Prince Andrew has been accused of "victim blaming" and "gaslighting" after his lawyers asked for Virginia Giuffre's mental health records - including confidential notes from her counselling sessions.
The Duke of York's legal team want to question Ms Giuffre's psychologist Dr Judith Lightfoot about her "alleged emotional and psychological harm and damages".
His lawyers have requested permission to inspect prescriptions written by Dr Lightfoot for Ms Giuffre - who has accused Andrew of sexual assault - as well as the expert's notes from their sessions together.
They also want to quiz the psychologist on the "theory of false memories" and ask her questions about Ms Giuffre's "alleged childhood trauma and abuse".
A source close to Prince Andrew told Sky News the duke's legal team is "perfectly entitled to test her claims".
'It's the lowest of the low'
Dr Charlotte Proudman, a barrister and Cambridge academic specialising in violence against women, said it appeared Andrew was trying to use Ms Giuffre's medical records to discredit her.
"It's nothing more than victim blaming and gaslighting," she told Sky News.
"Looking through her intimate, personal records when she would have told that person that information in the strictest confidence.
"For that to be used, manipulated and twisted against her is likely to be harmful and extremely damaging, and probably will be traumatising.
"It's another form of abuse but this time through the court process."
Dr Proudman said she hoped that Ms Giuffre opposed the request for details of her counselling sessions.
"It's a really low tactic," she added. "It's the lowest of the low."
The source close to the Duke of York said: "Ms Giuffre put her mental health at issue by suing for emotional distress damages.
"The duke's legal team are perfectly entitled to test her claims, determine her damages, if any, and see what she told her therapist or not."
Andrew's lawyers criticised request for proof of 'sweat claim'
Previously, Ms Giuffre's legal team had requested the duke provide proof he had a medical condition which meant he did not sweat.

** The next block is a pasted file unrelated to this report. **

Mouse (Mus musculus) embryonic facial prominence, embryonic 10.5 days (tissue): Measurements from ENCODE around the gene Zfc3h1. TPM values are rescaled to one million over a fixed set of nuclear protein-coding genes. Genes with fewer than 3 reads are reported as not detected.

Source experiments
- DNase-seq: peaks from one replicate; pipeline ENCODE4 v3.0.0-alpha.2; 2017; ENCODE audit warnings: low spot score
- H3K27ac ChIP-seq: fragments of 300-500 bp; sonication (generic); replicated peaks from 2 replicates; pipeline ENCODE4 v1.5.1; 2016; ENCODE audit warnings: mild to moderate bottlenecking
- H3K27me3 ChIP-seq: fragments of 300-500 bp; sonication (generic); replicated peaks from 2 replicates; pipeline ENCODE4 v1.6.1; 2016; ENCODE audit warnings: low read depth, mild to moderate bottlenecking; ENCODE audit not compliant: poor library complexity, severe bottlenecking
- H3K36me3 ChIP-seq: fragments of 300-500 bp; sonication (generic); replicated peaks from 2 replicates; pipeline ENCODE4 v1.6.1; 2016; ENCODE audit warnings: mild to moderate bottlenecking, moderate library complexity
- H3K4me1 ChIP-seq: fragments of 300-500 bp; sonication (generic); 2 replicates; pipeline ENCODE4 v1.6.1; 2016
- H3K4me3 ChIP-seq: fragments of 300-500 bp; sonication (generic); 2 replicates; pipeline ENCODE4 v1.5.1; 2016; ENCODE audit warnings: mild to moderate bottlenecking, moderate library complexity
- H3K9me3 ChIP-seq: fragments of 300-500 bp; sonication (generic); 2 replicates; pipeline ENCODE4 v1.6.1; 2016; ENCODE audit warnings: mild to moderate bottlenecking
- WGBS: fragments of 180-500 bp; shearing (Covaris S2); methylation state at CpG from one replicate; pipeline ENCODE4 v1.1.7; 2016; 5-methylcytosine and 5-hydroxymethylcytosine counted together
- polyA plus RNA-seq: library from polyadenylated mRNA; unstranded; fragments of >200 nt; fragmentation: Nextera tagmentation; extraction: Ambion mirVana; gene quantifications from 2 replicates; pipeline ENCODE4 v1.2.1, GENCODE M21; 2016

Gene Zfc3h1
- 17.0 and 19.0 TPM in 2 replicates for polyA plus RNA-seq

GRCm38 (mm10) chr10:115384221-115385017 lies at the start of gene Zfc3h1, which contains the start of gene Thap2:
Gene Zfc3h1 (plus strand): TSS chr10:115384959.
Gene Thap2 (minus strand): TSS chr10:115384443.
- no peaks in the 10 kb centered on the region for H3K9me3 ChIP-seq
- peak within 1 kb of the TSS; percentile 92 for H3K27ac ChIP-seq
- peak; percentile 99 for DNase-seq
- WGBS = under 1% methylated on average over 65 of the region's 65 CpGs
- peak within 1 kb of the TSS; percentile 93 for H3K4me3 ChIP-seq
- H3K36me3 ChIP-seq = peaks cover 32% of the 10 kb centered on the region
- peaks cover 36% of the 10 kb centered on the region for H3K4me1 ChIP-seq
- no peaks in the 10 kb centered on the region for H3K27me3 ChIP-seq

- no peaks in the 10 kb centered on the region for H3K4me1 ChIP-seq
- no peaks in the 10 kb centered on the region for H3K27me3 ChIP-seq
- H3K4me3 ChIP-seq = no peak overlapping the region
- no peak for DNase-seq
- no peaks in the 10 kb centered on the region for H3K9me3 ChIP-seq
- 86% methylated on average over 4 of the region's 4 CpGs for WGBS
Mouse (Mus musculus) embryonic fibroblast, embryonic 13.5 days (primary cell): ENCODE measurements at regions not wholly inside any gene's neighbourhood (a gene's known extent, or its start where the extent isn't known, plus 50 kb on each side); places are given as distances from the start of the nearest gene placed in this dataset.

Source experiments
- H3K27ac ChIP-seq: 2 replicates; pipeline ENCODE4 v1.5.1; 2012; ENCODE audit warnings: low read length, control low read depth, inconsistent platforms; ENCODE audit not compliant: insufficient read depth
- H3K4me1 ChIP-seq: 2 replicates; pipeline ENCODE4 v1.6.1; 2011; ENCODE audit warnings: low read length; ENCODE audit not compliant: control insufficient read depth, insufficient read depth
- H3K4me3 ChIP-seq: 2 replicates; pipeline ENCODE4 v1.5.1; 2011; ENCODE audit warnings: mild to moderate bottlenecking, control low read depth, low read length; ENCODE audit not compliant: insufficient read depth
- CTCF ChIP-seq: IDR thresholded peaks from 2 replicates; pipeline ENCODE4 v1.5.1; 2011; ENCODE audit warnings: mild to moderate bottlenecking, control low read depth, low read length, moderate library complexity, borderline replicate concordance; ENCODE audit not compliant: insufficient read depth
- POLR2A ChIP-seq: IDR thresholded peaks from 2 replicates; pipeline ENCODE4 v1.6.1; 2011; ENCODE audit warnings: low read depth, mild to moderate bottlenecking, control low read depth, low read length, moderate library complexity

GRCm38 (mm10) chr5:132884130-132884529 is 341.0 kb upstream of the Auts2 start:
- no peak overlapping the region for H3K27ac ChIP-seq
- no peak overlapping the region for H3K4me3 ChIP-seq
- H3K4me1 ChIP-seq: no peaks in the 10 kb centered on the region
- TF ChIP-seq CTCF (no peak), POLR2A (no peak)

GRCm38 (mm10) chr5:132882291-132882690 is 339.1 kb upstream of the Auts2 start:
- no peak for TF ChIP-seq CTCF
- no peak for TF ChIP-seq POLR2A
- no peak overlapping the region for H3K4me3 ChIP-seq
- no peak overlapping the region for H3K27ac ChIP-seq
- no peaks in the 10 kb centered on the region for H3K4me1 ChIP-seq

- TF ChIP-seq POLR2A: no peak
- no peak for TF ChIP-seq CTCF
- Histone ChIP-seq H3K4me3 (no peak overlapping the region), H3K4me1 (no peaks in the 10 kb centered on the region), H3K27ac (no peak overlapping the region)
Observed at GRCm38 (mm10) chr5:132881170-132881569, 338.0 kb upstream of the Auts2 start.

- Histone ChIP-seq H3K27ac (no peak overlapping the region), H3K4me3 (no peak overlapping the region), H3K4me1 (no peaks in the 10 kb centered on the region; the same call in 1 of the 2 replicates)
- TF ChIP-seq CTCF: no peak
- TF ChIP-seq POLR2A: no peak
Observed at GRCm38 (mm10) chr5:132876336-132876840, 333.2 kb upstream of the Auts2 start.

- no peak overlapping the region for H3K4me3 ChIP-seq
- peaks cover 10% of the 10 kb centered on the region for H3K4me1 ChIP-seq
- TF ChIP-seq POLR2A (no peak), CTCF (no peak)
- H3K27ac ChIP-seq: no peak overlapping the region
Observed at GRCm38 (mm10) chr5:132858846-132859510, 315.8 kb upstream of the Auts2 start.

The royal made the claim in his 2019 Newsnight interview after Ms Giuffre alleged he had been sweating heavily as they danced at a nightclub.
Andrew's lawyers reportedly said the request for evidence of his inability to sweat was "harassing" and sought confidential, private information, before adding: "No such documents exist in his possession."
Ms Giuffre, formerly known as Virginia Roberts, is suing Andrew in the US for allegedly sexually assaulting her when she was a teenager.
She claims she was trafficked by Andrew's friend Jeffrey Epstein, the convicted paedophile, to have sex with the duke when she was 17.
Andrew - who was stripped of his military titles this week - has vehemently denied the allegations against him.
'False memory' defence is 'go-to tactic'
After a judge rejected the royal's attempt to have the lawsuit thrown out, Andrew has claimed in court documents that Ms Giuffre, now 38, "may be suffering from false memories".
A "false memory" defence was used by Ghislaine Maxwell in her trial after her lawyers claimed the passage of time, alongside the intense media scrutiny of her case, had corrupted the memory of the accusers and witnesses.
Dr Proudman said it was "the go-to tactic of alleged and found perpetrators to allege that victims have misremembered things".
Maxwell was found guilty of recruiting underage girls to be sexually abused by her ex-boyfriend, Epstein, and will be sentenced in June.
Ahead of a civil trial planned for later this year, lawyers for Ms Giuffre have sought witness accounts from Andrew's former assistant Robert Olney and a woman called Shukri Walker, who claims to have seen the royal "with a young girl" in London's Tramp nightclub.
Ms Walker allegedly saw the royal "with a young girl around the time that (Ms Giuffre) contends Prince Andrew abused her in London after visiting Tramp Nightclub", court documents say.